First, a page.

Navigation Links
Biofilms help Salmonella survive hostile conditions, Virginia Tech researchers say
Date:4/10/2013

Virginia Tech scientists have provided new evidence that biofilms bacteria that adhere to surfaces and build protective coatings are at work in the survival of the human pathogen Salmonella.

One out of every six Americans becomes ill from eating contaminated food each year, with over a million illnesses caused by Salmonella bacteria, according to the Centers for Disease Control and Prevention. Finding out what makes Salmonella resistant to antibacterial measures could help curb outbreaks.

Researchers affiliated with the Fralin Life Science Institute discovered that in addition to protecting Salmonella from heat-processing and sanitizers such as bleach, biofilms preserve the bacteria in extremely dry conditions, and again when the bacteria are subjected to normal digestive processes. The study is now online in the International Journal of Food Microbiology and will appear in the April issue.

"Biofilms are an increasing problem in food processing plants serving as a potential source of contamination," said Monica Ponder, an assistant professor of Food Science and Technology in the College of Agriculture and Life Sciences. "We have discovered that Salmonella in biofilms survive on dried foods much better than previously thought, and because of this are more likely to cause disease," Ponder said.

Outbreaks of Salmonella associated with dried foods such as nuts, cereals, spices, powdered milk and pet foods have been associated with over 900 illnesses in the last five years. These foods were previously thought to be safe because the dry nature of the product stops microbial growth.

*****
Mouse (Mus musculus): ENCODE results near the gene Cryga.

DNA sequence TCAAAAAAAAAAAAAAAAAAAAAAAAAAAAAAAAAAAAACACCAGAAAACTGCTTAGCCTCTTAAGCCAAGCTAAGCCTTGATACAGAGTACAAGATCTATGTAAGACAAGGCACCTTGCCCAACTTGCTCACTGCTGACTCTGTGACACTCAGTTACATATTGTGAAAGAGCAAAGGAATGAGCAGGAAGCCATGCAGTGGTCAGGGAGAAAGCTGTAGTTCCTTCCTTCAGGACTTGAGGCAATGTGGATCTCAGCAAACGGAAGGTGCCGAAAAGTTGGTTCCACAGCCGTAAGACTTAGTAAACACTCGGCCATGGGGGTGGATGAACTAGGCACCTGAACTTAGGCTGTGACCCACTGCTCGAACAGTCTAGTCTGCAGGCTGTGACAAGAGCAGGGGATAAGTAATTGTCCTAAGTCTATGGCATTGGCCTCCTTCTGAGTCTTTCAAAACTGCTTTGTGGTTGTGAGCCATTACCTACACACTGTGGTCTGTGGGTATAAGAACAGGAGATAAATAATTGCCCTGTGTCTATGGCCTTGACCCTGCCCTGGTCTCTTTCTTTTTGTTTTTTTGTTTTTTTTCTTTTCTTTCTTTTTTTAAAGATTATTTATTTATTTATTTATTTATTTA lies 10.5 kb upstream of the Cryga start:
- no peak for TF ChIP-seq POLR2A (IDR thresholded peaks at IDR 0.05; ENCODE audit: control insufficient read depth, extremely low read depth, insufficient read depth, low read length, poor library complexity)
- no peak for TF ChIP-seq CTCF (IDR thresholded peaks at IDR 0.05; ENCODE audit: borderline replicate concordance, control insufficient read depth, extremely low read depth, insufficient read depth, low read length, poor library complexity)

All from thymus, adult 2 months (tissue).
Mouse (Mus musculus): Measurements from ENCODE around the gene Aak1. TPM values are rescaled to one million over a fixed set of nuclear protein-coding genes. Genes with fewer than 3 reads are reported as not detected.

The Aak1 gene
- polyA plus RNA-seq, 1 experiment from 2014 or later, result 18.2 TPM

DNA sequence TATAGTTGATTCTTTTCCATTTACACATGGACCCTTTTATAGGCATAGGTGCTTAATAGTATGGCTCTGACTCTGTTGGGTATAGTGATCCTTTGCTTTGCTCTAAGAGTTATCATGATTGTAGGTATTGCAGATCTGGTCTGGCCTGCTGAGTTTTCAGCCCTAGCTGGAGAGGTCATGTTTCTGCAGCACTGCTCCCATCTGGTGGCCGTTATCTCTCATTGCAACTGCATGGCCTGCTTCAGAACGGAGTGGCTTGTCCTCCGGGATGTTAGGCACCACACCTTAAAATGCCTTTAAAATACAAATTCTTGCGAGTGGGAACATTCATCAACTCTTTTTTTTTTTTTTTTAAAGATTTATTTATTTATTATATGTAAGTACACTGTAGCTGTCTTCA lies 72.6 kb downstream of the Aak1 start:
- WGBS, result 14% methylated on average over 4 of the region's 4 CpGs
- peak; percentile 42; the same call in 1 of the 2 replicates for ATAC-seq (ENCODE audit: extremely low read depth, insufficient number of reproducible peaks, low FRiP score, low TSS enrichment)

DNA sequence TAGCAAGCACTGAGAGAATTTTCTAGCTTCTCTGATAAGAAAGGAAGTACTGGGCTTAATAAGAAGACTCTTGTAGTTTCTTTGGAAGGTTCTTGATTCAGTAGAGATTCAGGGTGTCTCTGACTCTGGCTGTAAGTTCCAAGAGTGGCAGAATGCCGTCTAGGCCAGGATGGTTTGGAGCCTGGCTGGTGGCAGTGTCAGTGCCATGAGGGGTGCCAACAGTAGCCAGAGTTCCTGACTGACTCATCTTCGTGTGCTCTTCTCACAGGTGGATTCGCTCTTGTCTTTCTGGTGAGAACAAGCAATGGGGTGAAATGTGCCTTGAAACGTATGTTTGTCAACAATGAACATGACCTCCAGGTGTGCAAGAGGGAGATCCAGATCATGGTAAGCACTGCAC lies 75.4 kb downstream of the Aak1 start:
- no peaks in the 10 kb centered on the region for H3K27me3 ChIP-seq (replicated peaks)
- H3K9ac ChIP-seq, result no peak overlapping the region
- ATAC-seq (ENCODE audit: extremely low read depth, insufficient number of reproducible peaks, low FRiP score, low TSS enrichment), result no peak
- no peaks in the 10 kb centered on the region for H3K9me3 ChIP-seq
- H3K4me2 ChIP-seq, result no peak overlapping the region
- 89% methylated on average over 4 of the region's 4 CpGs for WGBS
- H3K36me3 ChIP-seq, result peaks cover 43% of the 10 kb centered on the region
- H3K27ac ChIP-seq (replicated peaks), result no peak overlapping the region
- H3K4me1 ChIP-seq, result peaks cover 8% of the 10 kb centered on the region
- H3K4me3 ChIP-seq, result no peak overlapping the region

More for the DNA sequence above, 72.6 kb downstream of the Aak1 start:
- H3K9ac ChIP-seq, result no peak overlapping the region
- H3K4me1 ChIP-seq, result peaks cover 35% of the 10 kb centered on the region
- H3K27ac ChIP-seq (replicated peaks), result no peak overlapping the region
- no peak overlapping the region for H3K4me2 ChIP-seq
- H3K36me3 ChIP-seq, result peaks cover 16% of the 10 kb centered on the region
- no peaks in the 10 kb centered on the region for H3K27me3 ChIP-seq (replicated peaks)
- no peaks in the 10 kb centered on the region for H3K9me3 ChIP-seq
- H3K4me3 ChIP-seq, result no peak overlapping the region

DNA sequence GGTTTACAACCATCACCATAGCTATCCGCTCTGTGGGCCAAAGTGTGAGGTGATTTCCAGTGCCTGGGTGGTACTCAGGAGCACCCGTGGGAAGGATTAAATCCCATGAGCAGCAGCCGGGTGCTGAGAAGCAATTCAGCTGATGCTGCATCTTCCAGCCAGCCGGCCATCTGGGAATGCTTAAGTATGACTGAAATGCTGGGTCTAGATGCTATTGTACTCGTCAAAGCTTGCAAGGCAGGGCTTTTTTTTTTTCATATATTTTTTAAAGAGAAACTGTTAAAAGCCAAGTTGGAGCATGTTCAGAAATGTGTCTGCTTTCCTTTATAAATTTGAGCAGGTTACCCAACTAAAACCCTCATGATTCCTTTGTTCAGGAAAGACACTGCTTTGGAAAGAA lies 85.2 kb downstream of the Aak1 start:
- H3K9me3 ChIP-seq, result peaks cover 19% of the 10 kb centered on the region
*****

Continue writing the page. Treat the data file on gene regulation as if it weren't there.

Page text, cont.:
"Most people expect to find Salmonella on raw meats but don't consider that it can survive on fruits, vegetables or dry products, which are not always cooked," Ponder said.

In moist conditions, Salmonella thrive and reproduce abundantly. If thrust into a dry environment, they cease to reproduce, but turn on genes which produce a biofilm, protecting them from the detrimental environment.

Researchers tested the resilience of the Salmonella biofilm by drying it and storing it in dry milk powder for up to 30 days. At various points it was tested in a simulated gastrointestinal system. Salmonella survived this long- term storage in large numbers but the biofilm Salmonella were more resilient than the free-floating cells treated to the same conditions.

The bacteria's stress response to the dry conditions also made it more likely to cause disease. Biofilms allowed the Salmonella to survive the harsh, acidic environment of the stomach, increasing its chances of reaching the intestines, where infection results in the symptoms associated with food poisoning.

This research may help shape Food and Drug Administration's regulations by highlighting the need for better sanitation and new strategies to reduce biofilm formation on equipment, thus hopefully decreasing the likelihood of another outbreak.